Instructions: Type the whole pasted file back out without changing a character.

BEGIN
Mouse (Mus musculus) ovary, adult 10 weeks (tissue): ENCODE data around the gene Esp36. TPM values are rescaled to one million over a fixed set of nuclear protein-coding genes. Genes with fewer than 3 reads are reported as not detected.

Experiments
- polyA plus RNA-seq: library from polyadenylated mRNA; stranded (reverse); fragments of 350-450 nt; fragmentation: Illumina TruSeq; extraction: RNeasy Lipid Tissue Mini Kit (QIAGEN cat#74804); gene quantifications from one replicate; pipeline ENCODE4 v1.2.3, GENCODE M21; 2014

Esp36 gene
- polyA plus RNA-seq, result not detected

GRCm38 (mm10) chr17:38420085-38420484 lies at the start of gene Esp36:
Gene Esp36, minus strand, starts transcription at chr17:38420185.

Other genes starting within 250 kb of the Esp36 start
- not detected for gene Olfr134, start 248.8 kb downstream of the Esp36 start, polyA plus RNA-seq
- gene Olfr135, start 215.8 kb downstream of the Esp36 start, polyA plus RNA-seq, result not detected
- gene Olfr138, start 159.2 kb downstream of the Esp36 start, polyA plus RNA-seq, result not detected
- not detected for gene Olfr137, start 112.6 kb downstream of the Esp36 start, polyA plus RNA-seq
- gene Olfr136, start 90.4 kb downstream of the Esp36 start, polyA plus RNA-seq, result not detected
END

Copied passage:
Mouse (Mus musculus) ovary, adult 10 weeks (tissue): ENCODE data around the gene Esp36. TPM values are rescaled to one million over a fixed set of nuclear protein-coding genes. Genes with fewer than 3 reads are reported as not detected.

Experiments
- polyA plus RNA-seq: library from polyadenylated mRNA; stranded (reverse); fragments of 350-450 nt; fragmentation: Illumina TruSeq; extraction: RNeasy Lipid Tissue Mini Kit (QIAGEN cat#74804); gene quantifications from one replicate; pipeline ENCODE4 v1.2.3, GENCODE M21; 2014

Esp36 gene
- polyA plus RNA-seq, result not detected

GRCm38 (mm10) chr17:38420085-38420484 lies at the start of gene Esp36:
Gene Esp36, minus strand, starts transcription at chr17:38420185.

Other genes starting within 250 kb of the Esp36 start
- not detected for gene Olfr134, start 248.8 kb downstream of the Esp36 start, polyA plus RNA-seq
- gene Olfr135, start 215.8 kb downstream of the Esp36 start, polyA plus RNA-seq, result not detected
- gene Olfr138, start 159.2 kb downstream of the Esp36 start, polyA plus RNA-seq, result not detected
- not detected for gene Olfr137, start 112.6 kb downstream of the Esp36 start, polyA plus RNA-seq
- gene Olfr136, start 90.4 kb downstream of the Esp36 start, polyA plus RNA-seq, result not detected